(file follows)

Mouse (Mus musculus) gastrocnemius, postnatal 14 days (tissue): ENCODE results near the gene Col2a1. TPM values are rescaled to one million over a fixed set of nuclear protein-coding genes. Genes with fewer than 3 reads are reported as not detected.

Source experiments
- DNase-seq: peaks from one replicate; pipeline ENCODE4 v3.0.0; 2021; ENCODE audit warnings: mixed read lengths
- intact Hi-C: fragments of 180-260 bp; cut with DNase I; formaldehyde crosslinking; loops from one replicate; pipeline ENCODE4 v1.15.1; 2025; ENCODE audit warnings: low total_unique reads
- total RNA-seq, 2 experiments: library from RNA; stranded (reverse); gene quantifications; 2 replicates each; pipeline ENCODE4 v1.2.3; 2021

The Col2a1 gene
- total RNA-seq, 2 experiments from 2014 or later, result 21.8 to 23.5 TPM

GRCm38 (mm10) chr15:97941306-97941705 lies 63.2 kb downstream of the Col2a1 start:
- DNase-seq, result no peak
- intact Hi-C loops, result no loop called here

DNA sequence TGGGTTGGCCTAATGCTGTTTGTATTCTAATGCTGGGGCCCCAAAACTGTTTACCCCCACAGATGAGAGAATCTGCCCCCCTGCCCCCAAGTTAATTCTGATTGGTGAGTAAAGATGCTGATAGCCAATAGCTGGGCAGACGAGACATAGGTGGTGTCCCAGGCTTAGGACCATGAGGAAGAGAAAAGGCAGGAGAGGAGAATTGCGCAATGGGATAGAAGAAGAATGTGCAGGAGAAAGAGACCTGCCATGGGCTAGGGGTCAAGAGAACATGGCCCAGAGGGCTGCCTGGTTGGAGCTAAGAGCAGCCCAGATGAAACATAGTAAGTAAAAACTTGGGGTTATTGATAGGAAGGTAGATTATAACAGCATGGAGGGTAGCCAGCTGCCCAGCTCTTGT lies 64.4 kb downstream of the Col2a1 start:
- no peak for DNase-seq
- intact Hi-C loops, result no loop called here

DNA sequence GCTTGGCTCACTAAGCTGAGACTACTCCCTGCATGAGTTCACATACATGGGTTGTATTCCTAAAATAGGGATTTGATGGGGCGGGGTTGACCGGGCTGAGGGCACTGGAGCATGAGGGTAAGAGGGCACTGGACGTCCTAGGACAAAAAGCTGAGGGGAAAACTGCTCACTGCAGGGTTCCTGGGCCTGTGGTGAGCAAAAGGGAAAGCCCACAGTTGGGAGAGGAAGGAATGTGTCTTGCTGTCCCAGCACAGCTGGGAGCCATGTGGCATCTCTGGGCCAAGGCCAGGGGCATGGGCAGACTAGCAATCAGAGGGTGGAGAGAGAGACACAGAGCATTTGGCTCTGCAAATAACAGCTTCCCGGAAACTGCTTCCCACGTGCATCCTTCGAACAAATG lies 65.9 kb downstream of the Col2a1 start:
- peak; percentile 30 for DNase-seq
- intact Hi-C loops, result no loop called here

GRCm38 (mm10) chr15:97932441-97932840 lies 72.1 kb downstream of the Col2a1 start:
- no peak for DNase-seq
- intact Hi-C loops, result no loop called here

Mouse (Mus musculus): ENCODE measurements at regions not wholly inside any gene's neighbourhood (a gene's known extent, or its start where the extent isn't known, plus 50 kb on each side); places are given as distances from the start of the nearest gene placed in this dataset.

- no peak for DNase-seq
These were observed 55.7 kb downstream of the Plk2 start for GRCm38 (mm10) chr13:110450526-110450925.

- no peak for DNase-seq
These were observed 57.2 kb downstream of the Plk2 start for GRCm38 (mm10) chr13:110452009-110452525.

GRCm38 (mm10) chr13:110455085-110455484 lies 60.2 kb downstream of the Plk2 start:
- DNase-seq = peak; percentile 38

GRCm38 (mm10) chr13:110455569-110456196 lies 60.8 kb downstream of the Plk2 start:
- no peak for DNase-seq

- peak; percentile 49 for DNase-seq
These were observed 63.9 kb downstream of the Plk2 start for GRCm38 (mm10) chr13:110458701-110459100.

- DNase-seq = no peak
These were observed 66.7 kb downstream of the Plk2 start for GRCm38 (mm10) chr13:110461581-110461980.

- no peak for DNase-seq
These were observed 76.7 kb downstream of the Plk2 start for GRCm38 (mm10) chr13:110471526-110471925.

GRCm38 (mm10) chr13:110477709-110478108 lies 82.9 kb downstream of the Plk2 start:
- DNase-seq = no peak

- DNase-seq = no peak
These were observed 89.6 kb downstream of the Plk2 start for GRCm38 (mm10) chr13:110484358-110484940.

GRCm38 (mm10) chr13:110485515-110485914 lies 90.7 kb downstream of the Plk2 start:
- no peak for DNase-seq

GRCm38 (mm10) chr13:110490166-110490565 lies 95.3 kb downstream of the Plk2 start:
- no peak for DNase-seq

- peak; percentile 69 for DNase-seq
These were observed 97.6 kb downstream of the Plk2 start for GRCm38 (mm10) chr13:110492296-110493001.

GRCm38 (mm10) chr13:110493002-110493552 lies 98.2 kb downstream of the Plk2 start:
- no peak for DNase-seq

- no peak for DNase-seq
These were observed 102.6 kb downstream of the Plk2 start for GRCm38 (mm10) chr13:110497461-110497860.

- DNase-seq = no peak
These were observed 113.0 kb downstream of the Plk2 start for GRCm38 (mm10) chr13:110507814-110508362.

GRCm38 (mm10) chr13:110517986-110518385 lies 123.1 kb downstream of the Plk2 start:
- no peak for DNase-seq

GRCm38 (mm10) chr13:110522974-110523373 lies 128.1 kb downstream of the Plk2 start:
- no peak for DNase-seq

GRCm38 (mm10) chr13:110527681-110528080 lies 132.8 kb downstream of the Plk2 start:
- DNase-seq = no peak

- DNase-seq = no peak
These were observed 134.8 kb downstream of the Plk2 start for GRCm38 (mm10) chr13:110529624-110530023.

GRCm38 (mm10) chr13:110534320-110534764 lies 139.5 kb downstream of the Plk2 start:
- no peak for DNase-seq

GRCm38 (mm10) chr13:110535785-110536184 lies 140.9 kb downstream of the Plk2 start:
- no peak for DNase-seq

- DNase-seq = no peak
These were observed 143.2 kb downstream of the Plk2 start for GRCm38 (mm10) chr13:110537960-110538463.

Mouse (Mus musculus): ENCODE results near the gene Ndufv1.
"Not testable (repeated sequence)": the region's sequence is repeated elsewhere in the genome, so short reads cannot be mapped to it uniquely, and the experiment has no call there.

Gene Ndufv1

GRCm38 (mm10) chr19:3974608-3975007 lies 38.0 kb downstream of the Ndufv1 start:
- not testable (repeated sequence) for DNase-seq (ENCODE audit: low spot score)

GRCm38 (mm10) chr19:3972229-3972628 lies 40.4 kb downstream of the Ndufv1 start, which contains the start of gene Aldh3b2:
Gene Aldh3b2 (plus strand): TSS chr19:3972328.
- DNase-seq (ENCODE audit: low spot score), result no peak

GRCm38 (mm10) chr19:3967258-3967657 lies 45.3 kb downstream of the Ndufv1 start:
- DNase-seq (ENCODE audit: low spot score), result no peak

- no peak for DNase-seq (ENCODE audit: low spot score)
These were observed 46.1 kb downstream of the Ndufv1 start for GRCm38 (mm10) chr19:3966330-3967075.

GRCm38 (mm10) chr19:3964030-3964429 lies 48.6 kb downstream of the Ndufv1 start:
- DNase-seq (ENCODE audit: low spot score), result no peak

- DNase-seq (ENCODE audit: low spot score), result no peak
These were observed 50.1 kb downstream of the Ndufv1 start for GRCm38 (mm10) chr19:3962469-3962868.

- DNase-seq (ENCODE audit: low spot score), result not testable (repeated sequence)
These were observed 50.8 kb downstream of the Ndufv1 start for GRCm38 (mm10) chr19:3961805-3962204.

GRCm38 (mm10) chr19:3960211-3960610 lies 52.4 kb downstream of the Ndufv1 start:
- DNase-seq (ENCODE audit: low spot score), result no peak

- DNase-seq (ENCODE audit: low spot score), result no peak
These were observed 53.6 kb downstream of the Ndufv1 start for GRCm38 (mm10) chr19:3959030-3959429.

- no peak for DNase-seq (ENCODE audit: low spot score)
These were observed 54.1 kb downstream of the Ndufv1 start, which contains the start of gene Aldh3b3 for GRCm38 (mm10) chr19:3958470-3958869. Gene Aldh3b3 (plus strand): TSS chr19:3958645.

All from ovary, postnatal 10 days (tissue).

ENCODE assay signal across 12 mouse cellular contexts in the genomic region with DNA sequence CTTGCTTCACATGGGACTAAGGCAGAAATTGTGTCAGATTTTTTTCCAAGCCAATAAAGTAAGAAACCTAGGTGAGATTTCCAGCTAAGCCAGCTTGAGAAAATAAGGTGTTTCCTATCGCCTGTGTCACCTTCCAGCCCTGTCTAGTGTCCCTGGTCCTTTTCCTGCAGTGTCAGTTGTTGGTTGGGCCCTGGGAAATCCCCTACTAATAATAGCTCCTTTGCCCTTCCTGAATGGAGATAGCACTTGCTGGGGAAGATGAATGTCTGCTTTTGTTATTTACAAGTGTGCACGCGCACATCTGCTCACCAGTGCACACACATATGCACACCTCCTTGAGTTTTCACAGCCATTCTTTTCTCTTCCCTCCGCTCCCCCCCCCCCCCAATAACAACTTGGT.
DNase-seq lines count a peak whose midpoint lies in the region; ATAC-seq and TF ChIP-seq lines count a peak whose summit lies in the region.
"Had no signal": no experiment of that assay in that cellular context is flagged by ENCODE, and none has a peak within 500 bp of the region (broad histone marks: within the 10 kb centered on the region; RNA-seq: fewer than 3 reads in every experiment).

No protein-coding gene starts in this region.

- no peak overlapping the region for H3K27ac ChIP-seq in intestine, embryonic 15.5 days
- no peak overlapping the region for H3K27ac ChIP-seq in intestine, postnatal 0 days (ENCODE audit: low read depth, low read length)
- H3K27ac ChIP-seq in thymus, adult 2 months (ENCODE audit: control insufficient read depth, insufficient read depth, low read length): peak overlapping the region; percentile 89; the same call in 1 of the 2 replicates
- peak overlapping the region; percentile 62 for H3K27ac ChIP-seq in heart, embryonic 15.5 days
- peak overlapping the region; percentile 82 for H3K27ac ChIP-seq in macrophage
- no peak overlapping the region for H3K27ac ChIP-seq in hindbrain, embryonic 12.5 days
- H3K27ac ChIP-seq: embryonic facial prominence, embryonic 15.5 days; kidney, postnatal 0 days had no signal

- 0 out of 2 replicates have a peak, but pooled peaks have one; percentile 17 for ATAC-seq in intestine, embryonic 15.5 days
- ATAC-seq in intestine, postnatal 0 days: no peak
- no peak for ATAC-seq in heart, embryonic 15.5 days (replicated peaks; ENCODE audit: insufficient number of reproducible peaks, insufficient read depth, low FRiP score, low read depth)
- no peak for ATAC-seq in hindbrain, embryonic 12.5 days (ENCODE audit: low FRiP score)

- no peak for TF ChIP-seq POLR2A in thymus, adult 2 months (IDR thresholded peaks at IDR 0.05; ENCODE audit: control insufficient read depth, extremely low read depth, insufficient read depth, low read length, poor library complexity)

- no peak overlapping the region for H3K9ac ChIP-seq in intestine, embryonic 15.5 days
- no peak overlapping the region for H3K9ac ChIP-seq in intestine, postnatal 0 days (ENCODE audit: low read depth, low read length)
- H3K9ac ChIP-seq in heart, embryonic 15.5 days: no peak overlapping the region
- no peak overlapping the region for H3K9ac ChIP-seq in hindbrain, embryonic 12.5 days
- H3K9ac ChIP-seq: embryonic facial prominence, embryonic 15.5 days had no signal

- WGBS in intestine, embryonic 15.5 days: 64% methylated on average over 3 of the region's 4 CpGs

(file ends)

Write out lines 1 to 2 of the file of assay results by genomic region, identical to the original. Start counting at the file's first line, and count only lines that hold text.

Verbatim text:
Mouse (Mus musculus) gastrocnemius, postnatal 14 days (tissue): ENCODE results near the gene Col2a1. TPM values are rescaled to one million over a fixed set of nuclear protein-coding genes. Genes with fewer than 3 reads are reported as not detected.

Source experiments